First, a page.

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A short sale is a sale of real estate in which the sale proceeds fall short of the balance owed on the property's loan. It often occurs when a borrower cannot pay the mortgage loan on their property, but the lender decides that selling the property at a moderate loss is better than pressing the borrower. Both parties consent to the short sale process, because it allows them to avoid foreclosure, which involves hefty fees for the bank and poorer credit report outcomes for the borrowers. This agreement, however, does not necessarily release the borrower from the obligation to pay the remaining balance of the loan, known as the deficiency.


Losses for “suspicious” transactions on short sales are up 20% from 2010. Suspiciously fraudulent short sales are where a lender may have suffered additional losses due to the short sale transaction quickly being followed by a resale for a higher price. Analysts from CoreLogic found that one in every 52 short sales in 2010 were “suspicious.” These transactions were responsible for $310 million in losses in 2010. CoreLogic believes that by the end of 2011, U.S. banks, as lenders, could face losses of $375 million because of short sales.

States such as California, Florida, Arizona, and Colorado are leading the way with these same day re-sales. On average the resales are $50,000 greater than the lender agreed upon short sale price. The study also pointed out the fact that investors in limited liability companies are the buyers in 2% of all short sale transactions, but in 28% of the suspicious cases, which has been suspected for some time. Craig Focardi, senior research director at The Tower Group said, “Identifying risk and monitoring distressed asset sale trends is absolutely essential for lenders to preempt potential losses.” The study examined more than 450,000 single family home transactions that were completed as short sales in the past three years.

 
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A new report by the National Association of Realtors (NAR) found that the sale of previously owned homes fell 0.8 percent in April. April’s numbers brought down the annual sales pace for pre-owned homes to 5.05 million, from 5.09 million in March. Many reports do year-to-year comparisons but that is difficult right now because April and May of last year saw a sales surge in response to the homebuyer tax credit. Comparing April with previous months has still shown that the market is not performing well. The reasons for the decline in April appear to be centered on appraisal issues, as well as higher loan standards.

In a related NAR survey, appraisal problems have shown to be restricting contracts. The survey shows 11 percent of Realtors reported a cancelled contract because an appraisal came in below the buyer’s and seller’s negotiated price, ten percent had a contract delayed, and 14 percent said a contract had to be renegotiated to a lower price because of a low appraisal. Receiving a loan has been the other issue. Banks are tightening lending requirements and insisting on larger down payments. Many buyers are holding out from getting a loan, fearing that the market will continue to plummet, which economists say is likely. Even sharp price declines and low mortgages have not been enough of a boost for the struggling market.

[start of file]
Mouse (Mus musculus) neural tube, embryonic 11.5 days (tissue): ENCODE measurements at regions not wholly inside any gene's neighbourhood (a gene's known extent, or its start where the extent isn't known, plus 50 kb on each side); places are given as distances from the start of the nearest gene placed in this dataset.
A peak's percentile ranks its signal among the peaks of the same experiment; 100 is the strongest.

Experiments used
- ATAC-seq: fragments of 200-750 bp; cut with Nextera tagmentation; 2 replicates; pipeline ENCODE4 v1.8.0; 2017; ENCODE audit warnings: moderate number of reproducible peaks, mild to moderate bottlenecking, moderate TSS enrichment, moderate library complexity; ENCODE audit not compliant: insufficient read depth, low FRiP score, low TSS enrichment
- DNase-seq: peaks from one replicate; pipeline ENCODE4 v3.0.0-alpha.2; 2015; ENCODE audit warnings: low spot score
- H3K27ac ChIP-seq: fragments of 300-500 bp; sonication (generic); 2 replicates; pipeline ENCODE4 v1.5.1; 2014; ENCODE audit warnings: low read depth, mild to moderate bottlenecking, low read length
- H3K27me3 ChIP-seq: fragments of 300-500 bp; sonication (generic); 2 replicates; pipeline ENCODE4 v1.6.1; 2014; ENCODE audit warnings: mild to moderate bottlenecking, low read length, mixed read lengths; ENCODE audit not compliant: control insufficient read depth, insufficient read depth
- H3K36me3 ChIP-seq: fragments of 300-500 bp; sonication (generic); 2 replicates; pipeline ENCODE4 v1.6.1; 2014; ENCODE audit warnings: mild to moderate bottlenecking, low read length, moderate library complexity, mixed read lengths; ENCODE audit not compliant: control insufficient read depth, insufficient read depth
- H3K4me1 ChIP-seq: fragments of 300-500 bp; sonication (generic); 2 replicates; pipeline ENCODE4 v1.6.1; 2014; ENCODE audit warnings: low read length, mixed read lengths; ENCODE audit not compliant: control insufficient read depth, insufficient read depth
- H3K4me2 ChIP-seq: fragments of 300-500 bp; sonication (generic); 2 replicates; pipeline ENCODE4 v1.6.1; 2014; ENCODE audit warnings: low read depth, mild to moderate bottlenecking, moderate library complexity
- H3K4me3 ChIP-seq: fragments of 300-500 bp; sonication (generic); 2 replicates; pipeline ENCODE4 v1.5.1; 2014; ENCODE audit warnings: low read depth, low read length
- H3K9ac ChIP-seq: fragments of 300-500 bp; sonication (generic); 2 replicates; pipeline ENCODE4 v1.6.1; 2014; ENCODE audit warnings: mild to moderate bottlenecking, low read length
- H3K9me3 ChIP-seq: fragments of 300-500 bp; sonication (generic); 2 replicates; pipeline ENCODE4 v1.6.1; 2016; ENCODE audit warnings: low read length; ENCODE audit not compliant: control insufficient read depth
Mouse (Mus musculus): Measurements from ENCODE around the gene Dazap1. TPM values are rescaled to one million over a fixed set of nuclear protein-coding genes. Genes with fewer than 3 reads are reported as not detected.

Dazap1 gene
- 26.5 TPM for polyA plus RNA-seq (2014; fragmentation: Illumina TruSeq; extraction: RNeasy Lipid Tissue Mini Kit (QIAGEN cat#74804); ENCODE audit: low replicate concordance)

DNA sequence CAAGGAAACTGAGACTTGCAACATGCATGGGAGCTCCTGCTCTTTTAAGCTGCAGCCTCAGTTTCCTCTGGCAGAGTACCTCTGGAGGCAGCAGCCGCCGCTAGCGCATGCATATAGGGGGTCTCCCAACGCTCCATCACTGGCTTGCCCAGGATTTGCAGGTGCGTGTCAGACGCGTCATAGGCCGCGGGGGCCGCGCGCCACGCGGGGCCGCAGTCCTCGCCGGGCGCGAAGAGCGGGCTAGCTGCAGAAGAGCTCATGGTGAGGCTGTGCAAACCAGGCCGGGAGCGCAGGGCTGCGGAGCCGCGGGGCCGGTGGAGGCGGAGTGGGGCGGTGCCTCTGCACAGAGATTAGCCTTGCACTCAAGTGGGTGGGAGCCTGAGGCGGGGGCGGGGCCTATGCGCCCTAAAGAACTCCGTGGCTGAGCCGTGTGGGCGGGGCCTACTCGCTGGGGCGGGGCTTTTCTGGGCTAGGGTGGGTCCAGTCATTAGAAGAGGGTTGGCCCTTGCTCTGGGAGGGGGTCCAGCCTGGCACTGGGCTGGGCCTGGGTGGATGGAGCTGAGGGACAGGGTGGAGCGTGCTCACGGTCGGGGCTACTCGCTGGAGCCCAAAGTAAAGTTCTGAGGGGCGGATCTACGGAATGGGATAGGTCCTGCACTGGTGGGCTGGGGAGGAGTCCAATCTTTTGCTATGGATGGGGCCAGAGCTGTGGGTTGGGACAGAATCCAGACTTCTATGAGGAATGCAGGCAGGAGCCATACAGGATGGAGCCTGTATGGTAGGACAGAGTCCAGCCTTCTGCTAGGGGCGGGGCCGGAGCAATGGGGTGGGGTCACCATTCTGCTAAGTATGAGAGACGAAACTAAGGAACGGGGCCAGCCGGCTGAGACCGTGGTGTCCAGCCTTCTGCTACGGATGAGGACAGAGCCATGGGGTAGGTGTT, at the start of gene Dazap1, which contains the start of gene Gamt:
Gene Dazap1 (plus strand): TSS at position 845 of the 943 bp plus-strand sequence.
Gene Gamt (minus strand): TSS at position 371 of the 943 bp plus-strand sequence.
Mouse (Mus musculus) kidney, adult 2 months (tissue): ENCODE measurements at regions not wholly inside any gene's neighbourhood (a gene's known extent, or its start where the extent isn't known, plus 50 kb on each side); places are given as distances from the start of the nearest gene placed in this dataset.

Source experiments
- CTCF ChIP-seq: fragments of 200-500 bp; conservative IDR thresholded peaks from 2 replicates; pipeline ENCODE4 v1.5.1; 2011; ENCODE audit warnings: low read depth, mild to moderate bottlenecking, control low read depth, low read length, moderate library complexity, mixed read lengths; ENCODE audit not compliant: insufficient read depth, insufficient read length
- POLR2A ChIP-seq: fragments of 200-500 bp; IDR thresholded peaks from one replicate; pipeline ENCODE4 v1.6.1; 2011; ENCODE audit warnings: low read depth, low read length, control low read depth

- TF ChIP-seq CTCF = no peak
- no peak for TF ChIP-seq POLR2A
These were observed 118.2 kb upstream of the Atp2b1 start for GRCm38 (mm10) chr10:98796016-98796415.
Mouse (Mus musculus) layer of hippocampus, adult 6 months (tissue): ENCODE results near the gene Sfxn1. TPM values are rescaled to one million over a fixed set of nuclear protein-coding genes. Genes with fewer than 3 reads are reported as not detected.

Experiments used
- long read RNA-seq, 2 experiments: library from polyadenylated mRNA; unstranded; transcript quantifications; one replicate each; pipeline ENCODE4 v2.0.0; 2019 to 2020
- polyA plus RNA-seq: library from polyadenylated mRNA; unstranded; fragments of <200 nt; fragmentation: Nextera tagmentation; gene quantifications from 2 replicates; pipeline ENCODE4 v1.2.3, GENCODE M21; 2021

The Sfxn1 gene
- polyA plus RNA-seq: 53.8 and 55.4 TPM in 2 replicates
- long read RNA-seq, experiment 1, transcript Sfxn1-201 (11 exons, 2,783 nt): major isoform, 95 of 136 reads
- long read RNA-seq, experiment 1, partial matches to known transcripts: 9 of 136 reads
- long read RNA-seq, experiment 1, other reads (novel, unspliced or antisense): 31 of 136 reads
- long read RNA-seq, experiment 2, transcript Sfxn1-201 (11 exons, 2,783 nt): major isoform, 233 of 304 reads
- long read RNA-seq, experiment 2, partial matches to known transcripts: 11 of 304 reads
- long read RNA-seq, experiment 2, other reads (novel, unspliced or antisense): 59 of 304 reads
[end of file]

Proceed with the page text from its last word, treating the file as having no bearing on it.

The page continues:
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The Federal Trade Commission has a new rule directed mainly towards mortgage relief scammers but as it stands now, it is also unintentionally harming the real estate professionals who represent clients involved in short sale transactions. The FTC’s Mortgage Assistance Relief Services (MARS) rule, which is currently in effect, was created to protect distressed home owners from mortgage relief scams and ensure that people who provide counseling, advice and other services to troubled home owners are indeed providing a benefit for the fees they charge. It bans all upfront fees for renegotiating mortgage terms and mandates that certain disclosures are made to consumers if a short sale is negotiated with a lender on their behalf or when advertising short sales experience.

Currently, the rule states that real estate professionals must make certain disclosures: first in all commercial messages advertising short sale services; second before real estate professionals begin mortgage assistance services on their client’s behalf; third when they present their client with the lender’s short sale approval letter. The National Association of Realtors is working closely with the FTC to correct some of these issues, especially in the second and third disclosure area. FTC’s goal is to help make the rule more applicable to real estate brokerage.

 
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